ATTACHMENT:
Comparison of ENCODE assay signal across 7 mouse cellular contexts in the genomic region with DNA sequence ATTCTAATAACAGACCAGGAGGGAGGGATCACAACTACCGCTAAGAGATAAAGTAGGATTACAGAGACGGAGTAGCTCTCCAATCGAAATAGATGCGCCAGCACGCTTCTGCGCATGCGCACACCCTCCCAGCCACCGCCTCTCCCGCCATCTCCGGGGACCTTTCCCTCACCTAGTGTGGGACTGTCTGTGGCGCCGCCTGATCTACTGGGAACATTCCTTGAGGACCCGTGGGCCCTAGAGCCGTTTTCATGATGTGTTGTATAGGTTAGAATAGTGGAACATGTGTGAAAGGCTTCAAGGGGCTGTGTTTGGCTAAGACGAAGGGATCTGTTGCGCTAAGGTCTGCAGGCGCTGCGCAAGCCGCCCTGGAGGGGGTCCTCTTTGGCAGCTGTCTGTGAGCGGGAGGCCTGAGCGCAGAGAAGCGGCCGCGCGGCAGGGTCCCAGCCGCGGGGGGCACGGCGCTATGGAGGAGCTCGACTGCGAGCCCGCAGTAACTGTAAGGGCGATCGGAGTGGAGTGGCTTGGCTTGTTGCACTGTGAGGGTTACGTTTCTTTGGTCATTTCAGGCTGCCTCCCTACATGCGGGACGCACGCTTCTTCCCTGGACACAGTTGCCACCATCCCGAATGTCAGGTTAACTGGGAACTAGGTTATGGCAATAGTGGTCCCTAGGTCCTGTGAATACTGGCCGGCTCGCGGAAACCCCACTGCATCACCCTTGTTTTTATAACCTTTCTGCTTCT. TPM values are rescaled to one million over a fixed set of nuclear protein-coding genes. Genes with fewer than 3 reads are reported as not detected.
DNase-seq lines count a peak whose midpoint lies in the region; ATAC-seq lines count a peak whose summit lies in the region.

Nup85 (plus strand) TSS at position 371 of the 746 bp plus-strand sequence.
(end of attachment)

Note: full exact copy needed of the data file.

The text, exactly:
Comparison of ENCODE assay signal across 7 mouse cellular contexts in the genomic region with DNA sequence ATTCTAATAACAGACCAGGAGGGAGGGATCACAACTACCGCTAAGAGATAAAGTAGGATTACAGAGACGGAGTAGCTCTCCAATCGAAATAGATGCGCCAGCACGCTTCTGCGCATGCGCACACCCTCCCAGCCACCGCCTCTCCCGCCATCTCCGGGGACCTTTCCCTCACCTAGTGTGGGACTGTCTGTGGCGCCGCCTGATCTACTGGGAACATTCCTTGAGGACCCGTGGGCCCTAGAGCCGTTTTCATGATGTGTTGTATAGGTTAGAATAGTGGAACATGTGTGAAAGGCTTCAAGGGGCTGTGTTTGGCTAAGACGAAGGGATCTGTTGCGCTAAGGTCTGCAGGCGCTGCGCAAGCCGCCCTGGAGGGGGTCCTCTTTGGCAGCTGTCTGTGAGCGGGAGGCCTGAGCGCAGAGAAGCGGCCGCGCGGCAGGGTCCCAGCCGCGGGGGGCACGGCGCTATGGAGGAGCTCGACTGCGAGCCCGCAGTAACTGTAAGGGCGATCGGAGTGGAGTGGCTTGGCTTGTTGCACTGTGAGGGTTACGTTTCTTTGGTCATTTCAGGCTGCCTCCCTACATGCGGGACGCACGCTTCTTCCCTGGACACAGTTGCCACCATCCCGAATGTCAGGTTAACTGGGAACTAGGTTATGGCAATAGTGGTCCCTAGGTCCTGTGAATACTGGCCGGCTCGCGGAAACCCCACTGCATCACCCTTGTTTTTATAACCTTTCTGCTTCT. TPM values are rescaled to one million over a fixed set of nuclear protein-coding genes. Genes with fewer than 3 reads are reported as not detected.
DNase-seq lines count a peak whose midpoint lies in the region; ATAC-seq lines count a peak whose summit lies in the region.

Nup85 (plus strand) TSS at position 371 of the 746 bp plus-strand sequence.